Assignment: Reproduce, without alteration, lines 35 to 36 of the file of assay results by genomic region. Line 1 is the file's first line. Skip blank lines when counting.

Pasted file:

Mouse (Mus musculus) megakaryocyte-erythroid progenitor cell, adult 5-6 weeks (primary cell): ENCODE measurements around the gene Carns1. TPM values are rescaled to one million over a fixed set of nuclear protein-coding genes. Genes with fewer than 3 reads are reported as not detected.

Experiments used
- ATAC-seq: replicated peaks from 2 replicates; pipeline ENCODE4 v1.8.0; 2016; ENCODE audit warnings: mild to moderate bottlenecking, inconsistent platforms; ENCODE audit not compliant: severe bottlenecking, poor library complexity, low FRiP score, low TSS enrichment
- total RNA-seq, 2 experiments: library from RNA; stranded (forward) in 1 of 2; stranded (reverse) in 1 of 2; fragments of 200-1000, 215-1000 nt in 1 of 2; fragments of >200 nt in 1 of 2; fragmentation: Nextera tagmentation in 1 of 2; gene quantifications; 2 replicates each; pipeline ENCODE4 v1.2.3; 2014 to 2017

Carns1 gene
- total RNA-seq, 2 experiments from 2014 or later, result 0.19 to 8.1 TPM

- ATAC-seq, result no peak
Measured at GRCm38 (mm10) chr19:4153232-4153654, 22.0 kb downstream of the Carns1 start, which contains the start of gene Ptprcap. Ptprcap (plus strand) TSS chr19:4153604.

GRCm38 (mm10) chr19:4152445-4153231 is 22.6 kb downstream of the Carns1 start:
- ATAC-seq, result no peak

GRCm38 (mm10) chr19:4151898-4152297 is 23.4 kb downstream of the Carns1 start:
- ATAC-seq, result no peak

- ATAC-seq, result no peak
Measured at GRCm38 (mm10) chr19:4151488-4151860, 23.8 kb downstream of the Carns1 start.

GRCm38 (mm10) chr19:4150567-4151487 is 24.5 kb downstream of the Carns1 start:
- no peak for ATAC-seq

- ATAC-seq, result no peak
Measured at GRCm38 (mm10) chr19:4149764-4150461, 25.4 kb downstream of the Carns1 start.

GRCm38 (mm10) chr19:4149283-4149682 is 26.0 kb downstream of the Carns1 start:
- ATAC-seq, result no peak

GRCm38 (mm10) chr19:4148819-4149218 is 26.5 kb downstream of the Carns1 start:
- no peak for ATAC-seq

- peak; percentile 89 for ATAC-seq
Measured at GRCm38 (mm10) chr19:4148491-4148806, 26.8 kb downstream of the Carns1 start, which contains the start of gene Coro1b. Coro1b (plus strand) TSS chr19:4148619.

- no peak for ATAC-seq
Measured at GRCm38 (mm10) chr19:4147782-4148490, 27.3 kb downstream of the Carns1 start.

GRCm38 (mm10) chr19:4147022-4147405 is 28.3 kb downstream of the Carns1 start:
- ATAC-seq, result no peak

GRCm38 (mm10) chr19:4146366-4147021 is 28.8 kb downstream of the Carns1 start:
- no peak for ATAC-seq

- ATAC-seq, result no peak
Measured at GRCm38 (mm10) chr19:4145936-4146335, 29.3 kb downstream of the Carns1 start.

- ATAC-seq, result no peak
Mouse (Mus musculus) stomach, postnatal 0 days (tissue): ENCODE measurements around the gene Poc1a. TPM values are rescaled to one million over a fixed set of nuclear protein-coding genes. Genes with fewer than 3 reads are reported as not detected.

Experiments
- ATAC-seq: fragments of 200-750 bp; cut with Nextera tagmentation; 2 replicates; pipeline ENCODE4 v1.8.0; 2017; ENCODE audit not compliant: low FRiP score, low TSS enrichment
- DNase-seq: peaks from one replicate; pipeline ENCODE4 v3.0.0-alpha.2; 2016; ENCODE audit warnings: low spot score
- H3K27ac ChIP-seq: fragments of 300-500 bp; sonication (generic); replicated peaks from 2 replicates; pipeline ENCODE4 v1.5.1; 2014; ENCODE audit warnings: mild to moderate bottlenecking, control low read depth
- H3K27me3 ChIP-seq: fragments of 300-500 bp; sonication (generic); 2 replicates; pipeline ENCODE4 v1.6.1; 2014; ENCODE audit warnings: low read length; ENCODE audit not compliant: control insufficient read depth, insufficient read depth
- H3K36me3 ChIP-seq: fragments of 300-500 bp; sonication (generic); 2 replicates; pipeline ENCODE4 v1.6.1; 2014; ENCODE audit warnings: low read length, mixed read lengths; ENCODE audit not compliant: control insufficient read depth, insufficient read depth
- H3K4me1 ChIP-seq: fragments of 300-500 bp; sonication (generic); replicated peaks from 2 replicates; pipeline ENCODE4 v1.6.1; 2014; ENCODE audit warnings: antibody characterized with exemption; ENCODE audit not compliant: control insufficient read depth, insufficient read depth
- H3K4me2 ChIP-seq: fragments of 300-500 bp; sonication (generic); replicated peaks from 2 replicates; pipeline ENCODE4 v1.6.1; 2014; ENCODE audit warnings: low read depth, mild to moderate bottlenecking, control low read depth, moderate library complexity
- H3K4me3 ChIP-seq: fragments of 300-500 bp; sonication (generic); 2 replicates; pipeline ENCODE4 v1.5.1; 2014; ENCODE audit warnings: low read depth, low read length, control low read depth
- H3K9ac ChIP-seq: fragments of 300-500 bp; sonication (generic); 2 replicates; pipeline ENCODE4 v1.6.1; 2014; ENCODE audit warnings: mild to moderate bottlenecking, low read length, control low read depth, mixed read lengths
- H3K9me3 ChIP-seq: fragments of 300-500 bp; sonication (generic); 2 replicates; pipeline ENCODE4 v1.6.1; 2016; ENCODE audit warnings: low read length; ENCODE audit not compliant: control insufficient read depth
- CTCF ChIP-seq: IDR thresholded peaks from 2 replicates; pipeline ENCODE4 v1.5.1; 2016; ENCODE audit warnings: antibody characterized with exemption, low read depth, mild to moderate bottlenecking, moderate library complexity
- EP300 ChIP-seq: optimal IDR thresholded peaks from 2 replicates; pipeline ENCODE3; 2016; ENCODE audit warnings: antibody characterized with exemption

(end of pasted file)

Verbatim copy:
Experiments
- ATAC-seq: fragments of 200-750 bp; cut with Nextera tagmentation; 2 replicates; pipeline ENCODE4 v1.8.0; 2017; ENCODE audit not compliant: low FRiP score, low TSS enrichment